Book review: “Homo Deus” by Yuval Noah Harari

homo_deusThe first book of the Israeli historian Yuval Noah Harari  Sapiens: A Brief History of Humankind made The New York Times Best Seller list and won the National Library of China’s Wenjin Book Award for the best book published in 2014. It is a  panoramic view of the human history from a surprising angle. While the history taught in schools mostly tells it as a chain of events, Harari tried to look at the species development as a product of several revolutions – cognitive, agrarian, industrial.

The second book reiterates a few of the first book’s points and I think these are the best parts.  For example, did you know that in Babilon swathes of the country were owned by gods via temples?  Concerning history, Harari is on familiar ground. However, his attempts to continue the imaginary line of Homo sapiens development into the future is much less successful. He overpromises and underdelivers in the second book. Continue reading


Book review: ‘How to Write and Publish a Scientific Paper’ by Robert A. Day and Barbara Gastel

Many a PhD student was overjoyed to hear that his results will be published, only realising that  despite all ‘mock paper’ style assays, (s)he doesn’t know how. It is usually done “show me the first draft and I’ll tell you what’s wrong with it”. This is especially daunting if English is not your first language. But there are books to help you with this.

One of them is  ‘How to Write and Publish a Scientific Paper’ (HWPSP – I love an abbreviation as the next biologist and the book recommends to use an abbreviation if the item is mentioned more than 3 times in an article). I have access to the 6th edition of  and the 7th exists already, so it must be one of the better ones. And should be, written by two Professors –  R. A.Day taught courses in scientific writing to under- and postgraduate students at the University of Delaware  and  B. Gastel teaches several subjects including  Biotechnology at  Texas A&M University.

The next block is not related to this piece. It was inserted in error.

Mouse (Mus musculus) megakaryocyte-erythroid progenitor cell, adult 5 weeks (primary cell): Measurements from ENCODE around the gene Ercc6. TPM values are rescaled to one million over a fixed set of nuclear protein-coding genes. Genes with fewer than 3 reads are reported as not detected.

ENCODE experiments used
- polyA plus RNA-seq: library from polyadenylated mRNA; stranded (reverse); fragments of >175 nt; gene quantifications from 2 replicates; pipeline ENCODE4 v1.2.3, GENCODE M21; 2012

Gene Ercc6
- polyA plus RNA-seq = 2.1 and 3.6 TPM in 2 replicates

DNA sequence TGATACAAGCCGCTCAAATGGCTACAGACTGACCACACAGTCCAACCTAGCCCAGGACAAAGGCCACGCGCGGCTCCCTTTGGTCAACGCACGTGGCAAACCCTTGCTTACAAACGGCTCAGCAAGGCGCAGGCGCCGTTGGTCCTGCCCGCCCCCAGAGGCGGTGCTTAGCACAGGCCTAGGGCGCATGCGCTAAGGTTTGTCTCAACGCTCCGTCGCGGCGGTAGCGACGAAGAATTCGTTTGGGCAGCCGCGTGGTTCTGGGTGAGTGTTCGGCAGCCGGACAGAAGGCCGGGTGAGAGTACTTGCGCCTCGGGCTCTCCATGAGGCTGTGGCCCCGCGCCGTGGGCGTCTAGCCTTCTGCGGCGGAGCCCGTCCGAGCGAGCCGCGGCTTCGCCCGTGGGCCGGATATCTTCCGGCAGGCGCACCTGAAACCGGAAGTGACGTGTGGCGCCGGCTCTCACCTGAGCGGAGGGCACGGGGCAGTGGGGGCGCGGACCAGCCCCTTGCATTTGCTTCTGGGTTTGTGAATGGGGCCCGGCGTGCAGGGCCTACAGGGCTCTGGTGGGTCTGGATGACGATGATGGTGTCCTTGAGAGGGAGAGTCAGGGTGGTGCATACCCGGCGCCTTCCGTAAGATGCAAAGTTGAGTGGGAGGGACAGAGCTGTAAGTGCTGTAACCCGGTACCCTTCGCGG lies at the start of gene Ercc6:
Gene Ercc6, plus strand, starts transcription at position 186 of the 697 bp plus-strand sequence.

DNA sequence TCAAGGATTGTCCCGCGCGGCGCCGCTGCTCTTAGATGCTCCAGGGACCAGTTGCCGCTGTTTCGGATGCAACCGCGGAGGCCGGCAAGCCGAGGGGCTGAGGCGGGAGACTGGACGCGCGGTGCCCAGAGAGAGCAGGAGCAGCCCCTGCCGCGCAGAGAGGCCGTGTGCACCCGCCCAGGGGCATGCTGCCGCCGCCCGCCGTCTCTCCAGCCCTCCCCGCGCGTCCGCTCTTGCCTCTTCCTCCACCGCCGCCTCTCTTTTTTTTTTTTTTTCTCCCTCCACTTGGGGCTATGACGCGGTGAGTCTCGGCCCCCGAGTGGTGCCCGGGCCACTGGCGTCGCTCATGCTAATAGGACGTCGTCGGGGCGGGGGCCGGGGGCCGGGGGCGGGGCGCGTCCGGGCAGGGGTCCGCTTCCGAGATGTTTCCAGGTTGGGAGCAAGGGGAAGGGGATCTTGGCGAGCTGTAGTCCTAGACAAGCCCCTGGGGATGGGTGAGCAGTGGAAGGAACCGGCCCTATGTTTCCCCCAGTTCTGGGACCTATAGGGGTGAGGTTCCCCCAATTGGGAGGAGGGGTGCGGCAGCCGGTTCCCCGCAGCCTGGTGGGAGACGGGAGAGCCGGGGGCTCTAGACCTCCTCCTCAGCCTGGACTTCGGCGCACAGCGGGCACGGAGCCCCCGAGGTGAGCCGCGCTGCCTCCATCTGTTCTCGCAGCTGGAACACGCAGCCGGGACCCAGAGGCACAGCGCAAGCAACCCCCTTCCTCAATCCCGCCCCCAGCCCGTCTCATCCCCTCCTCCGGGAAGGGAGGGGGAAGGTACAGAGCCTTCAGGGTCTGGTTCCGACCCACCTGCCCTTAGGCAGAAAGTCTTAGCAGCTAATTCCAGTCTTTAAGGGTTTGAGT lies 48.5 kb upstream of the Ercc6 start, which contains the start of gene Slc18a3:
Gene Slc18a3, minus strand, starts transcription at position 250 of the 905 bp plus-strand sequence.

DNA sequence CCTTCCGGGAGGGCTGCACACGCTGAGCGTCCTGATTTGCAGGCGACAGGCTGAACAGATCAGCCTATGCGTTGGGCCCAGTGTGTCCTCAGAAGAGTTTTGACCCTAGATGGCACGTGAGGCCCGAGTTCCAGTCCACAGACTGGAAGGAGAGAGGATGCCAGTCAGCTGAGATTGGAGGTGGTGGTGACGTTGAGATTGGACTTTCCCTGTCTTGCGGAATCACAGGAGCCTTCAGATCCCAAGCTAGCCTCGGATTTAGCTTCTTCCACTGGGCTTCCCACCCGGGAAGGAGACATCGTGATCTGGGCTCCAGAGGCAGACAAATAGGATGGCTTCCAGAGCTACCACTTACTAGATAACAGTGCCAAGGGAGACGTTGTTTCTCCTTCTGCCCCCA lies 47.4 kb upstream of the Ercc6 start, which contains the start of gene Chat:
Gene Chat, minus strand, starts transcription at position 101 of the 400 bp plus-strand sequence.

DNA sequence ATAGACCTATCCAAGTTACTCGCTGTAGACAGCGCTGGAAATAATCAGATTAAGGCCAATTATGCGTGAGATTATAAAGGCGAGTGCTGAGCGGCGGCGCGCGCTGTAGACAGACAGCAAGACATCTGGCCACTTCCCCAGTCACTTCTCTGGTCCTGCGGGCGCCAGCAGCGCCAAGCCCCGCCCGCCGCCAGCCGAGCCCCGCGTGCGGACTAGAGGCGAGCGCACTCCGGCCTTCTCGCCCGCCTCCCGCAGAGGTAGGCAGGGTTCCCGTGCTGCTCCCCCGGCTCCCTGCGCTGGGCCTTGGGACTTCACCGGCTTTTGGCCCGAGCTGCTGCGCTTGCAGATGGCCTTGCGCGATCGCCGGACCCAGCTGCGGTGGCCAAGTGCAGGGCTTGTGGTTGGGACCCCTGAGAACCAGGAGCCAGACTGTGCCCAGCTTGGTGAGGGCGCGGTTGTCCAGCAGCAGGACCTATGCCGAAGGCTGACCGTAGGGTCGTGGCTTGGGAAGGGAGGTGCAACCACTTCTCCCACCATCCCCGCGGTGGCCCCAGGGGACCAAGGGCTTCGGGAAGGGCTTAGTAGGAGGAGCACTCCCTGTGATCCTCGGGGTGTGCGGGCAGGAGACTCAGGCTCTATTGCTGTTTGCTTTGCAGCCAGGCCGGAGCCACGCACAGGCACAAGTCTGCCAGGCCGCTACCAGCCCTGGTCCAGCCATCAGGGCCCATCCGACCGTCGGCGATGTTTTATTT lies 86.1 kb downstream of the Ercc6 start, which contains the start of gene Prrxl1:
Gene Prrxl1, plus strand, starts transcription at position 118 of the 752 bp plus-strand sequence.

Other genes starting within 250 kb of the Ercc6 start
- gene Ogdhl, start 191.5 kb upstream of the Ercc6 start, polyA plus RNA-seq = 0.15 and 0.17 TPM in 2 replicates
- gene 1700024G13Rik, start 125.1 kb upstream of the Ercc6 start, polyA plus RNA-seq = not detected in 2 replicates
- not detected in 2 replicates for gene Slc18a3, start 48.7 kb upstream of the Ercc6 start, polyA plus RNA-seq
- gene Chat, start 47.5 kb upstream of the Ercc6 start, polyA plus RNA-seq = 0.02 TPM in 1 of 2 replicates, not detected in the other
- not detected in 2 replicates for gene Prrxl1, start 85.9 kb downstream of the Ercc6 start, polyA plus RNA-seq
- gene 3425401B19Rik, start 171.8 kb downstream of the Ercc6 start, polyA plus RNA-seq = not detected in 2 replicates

Some titles oversell the book, ‘How to Write and Publish a Scientific Paper’ undersells it.  The book is not only a comprehensive guide written in very clear language to  the usual sections – Introduction, Methods, Results, Discussion (according to the book authors it has a handy mnemonics IMRAD).  HWPSP also gives an overview of almost all writing  occasions a scientist could meet, starting with posters, conference communication, CV, cover letter, thesis writing and finishing with book chapters, grants, recommendation letters writing. There is also a valuable chapter on scientific style, including a sub-chapter on English as a foreign language. The wide coverage means that there is not many details and some of the content is just common sense, but rare person suffers from the surplus of the practicality.

The literature list at the back will help you to find more details about particular aspects of scientific writing. For example  I read the relevant part of  HWPSP and then found an article about how to write a book review. I don’t know if my review is better than the earlier ones, but I feel more confident in writing them now.

Get your PI to buy the book for the lab – it will save  a lot of students small embarrassments of starting letters with Dear  Sir (Madame), which ruined countless chances for an interview and increase chances of your poster winning an award. Or you may like it so much that you buy it yourself and it’ll accompany you in your future career – no section on writing Nobel Prize speeches, but I think this is amply compensated by the great humor and pictures: I wish I knew where to get something like this for my articles.